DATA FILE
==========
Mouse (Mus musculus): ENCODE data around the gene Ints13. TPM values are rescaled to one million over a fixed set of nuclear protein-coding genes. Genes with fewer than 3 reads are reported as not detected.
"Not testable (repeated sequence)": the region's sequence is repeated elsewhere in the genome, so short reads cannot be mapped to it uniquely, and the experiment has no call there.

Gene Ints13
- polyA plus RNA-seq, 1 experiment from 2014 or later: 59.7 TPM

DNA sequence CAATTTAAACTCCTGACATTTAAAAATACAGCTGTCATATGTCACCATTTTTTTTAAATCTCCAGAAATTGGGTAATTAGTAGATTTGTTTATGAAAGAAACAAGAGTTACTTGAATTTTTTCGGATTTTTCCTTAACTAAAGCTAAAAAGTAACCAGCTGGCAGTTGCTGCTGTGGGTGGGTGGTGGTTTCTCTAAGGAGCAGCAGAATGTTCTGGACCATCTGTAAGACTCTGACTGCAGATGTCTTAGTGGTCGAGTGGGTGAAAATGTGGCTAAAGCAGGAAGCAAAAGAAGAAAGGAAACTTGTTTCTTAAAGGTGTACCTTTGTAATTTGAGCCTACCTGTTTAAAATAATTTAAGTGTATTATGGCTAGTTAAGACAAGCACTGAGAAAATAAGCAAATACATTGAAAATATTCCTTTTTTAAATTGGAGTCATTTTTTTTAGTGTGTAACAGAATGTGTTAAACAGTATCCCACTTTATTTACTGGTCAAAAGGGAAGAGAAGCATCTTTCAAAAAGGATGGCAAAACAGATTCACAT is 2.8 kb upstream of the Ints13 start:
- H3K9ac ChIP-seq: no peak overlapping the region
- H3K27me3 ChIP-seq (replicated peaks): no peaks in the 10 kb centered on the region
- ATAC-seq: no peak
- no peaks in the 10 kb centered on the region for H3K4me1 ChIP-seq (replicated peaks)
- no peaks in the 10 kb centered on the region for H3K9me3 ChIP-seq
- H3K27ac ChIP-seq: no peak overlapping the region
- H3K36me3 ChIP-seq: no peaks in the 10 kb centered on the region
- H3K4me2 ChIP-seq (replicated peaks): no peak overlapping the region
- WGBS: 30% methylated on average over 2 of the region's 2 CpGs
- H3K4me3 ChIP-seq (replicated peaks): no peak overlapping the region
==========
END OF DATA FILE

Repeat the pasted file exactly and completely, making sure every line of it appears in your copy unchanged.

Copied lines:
Mouse (Mus musculus): ENCODE data around the gene Ints13. TPM values are rescaled to one million over a fixed set of nuclear protein-coding genes. Genes with fewer than 3 reads are reported as not detected.
"Not testable (repeated sequence)": the region's sequence is repeated elsewhere in the genome, so short reads cannot be mapped to it uniquely, and the experiment has no call there.

Gene Ints13
- polyA plus RNA-seq, 1 experiment from 2014 or later: 59.7 TPM

DNA sequence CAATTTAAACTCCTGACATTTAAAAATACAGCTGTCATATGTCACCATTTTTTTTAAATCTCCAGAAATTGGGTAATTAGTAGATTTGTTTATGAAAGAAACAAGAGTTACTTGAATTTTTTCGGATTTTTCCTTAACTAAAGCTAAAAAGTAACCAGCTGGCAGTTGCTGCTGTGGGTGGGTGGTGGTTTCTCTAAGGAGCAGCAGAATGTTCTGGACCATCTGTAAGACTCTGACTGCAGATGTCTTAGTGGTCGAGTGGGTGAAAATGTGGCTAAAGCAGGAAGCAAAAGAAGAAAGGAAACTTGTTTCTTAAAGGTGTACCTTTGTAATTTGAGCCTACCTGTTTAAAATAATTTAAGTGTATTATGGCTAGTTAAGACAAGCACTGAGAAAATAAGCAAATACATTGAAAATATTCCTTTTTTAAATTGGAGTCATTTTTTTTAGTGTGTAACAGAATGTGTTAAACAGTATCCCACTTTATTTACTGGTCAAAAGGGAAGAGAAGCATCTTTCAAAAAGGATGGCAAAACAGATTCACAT is 2.8 kb upstream of the Ints13 start:
- H3K9ac ChIP-seq: no peak overlapping the region
- H3K27me3 ChIP-seq (replicated peaks): no peaks in the 10 kb centered on the region
- ATAC-seq: no peak
- no peaks in the 10 kb centered on the region for H3K4me1 ChIP-seq (replicated peaks)
- no peaks in the 10 kb centered on the region for H3K9me3 ChIP-seq
- H3K27ac ChIP-seq: no peak overlapping the region
- H3K36me3 ChIP-seq: no peaks in the 10 kb centered on the region
- H3K4me2 ChIP-seq (replicated peaks): no peak overlapping the region
- WGBS: 30% methylated on average over 2 of the region's 2 CpGs
- H3K4me3 ChIP-seq (replicated peaks): no peak overlapping the region